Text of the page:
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2014-12-29 10.59.19Are you throwing away a perfectly good marriage relationship? When you start thinking "I love my spouse, but I am not in-love with them", you may be mentally preparing yourself for throwing away your marriage.

"I love Cindy, I am just not in love with her anymore"  said Ben. After saying it, the room was filled with anticipation of my response.

He said it in a way that was looking for approval. He wanted my approval of what he said and what he was planning. He wanted my validation of his feelings and thoughts rather than viewing him as a 'bad guy' for having an affair.

When he told Cindy the same thing, she took it as an insult. She was hurt and mad at the same time. It crushed her. Now after crushing her heart, he wants me to say something like "I understand" or "Many people go through times like this" or "over time feelings change".

"What do you mean, I'm not in love with her anymore?" I asked. A puzzled look came over his face. A that moment, he realized he didn't receive what he wanted.

Ben told me about how some of the old feelings were gone. The loss of those feelings troubled him. He assumed that another woman would bring them back.

I asked him "Are you throwing away a perfectly good marriage?"

Ben never had considered his situation from that perspective before. He knew that his feelings changed. He enjoyed what he felt before and wanted those feelings again.

What Ben didn't know was that after a while the chemicals in his body change. The hormones of testosterone and vasopressin change things. Those hormones also mask the real changes going on.

Vassopressin is one of the hormones involved in arousal. Ben's lack of excitement may be more about his vassopressin levels than it was about love or commitment to his marriage. Since vassopressin is what makes you feel 'sparky' or aroused, when the levels fall, you may be thinking the spark is gone. What is actually going on is that your vassopressin levels dropped.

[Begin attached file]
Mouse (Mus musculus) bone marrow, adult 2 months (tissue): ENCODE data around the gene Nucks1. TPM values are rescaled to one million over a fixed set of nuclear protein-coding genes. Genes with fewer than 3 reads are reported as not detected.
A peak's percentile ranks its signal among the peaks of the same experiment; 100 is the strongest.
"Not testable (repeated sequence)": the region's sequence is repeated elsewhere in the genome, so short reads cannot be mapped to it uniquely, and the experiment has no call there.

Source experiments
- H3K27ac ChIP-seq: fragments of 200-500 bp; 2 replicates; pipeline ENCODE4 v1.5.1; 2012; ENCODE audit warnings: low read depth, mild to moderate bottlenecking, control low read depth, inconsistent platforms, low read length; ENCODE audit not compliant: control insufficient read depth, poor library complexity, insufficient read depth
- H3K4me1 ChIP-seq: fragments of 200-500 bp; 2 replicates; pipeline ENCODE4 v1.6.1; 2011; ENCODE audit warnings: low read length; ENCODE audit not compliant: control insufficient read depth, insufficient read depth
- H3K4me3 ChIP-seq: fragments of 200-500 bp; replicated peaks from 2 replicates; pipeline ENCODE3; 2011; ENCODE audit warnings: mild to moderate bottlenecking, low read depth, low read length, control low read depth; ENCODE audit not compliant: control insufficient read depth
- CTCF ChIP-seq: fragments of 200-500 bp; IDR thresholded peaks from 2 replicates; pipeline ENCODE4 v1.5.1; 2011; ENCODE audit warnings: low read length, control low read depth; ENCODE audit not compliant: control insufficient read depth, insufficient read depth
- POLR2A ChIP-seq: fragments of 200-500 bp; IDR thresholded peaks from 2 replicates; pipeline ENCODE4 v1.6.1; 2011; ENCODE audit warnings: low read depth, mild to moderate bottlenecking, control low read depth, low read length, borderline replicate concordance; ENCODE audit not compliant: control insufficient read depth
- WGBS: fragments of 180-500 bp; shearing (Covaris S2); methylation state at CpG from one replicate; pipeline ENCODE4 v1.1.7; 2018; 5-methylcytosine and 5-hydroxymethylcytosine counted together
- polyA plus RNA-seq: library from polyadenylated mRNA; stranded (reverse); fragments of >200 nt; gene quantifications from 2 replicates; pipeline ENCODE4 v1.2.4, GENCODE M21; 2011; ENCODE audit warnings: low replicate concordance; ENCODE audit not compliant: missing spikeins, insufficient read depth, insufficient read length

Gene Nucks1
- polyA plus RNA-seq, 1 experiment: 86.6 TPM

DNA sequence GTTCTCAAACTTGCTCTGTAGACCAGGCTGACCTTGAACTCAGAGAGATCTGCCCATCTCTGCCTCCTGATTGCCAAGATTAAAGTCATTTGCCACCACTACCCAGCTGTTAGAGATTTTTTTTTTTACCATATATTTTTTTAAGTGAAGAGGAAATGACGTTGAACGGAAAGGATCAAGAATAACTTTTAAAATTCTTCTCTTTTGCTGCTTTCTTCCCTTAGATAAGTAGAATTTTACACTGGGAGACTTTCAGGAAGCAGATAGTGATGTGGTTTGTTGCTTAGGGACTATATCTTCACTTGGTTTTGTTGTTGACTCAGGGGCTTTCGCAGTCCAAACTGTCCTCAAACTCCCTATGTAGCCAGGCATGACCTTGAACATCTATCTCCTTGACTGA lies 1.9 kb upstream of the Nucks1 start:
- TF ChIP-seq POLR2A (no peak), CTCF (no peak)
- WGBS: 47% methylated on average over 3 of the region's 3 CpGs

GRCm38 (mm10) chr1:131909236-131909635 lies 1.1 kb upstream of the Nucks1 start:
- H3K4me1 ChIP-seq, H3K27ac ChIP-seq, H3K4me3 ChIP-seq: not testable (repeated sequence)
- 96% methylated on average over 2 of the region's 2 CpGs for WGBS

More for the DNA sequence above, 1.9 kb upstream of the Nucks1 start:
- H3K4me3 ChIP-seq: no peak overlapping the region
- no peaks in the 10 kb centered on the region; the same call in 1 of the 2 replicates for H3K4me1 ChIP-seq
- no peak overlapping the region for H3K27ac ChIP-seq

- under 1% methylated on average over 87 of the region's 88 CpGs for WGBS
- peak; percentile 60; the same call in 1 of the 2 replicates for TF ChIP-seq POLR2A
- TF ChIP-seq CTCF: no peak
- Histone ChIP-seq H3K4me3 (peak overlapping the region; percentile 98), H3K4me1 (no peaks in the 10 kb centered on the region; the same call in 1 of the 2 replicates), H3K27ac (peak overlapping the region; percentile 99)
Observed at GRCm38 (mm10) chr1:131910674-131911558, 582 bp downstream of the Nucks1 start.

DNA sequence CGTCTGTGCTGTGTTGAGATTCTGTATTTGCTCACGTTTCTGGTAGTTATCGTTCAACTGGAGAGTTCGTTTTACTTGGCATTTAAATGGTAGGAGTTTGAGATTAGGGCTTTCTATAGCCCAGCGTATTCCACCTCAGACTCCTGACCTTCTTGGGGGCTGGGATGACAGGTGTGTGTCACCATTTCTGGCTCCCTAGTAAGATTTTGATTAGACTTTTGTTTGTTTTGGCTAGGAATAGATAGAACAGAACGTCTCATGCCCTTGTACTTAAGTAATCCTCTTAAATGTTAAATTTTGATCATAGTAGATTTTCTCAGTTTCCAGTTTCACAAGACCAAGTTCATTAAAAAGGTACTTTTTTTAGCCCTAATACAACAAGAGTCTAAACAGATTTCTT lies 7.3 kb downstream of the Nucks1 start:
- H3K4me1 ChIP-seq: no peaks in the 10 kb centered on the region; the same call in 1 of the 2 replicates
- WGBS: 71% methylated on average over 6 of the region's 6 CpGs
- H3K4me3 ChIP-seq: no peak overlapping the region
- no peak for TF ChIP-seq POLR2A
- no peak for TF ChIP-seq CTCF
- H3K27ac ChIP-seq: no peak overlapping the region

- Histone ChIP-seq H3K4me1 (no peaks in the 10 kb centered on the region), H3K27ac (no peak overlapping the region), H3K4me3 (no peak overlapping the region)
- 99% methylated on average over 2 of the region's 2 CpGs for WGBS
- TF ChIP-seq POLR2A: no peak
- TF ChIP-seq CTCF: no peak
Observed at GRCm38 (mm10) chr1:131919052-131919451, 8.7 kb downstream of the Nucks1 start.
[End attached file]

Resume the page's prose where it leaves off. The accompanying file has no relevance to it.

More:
The spark of excitement wasn't there like it was, so Ben assumed he fell out of love with Cindy.

Ben never considered that what he thought 'not being in love' may actually be changes in his hormone levels. He also didn't realize that those changes are different in each decade of life.

Consider that for a moment. Ben is making life changing decisions including throwing away a perfectly good marriage,  based on changes in hormone levels. He never considered how those same hormones will impact future relationships as well.

He thought was he was feeling was being' out of love'.

Consider that if your spouse is talking about the 'spark' being gone, it could be more about some hormonal chemical, than loss of love.

Ben would benefit from finding some new ways of handling his marriage. He needs new ways of doing things with Cindy. He may also benefit from having a thorough physical exam with blood work.

Some adjustments in attitude, his communication behavior and chemical imbalances may be all that he needs.

He could benefit from some of the communication exercises and lessons from the Affair Recovery Workshop.Ben would benefit from knowing how to talk with Cindy in a meaningful way. He could learn ways of turning his marriage around. He can learn ways of talking about those areas they've been avoiding or didn't know where to start talking about them.

Perhaps you'd benefit as well. Rather than dumping your marriage based on your hormone levels at a particular stage of life, your marriage is may be worth saving.

Those old feelings you thought you lost, may actually be about hormone levels rather than something missing from your marriage.

Best Regards,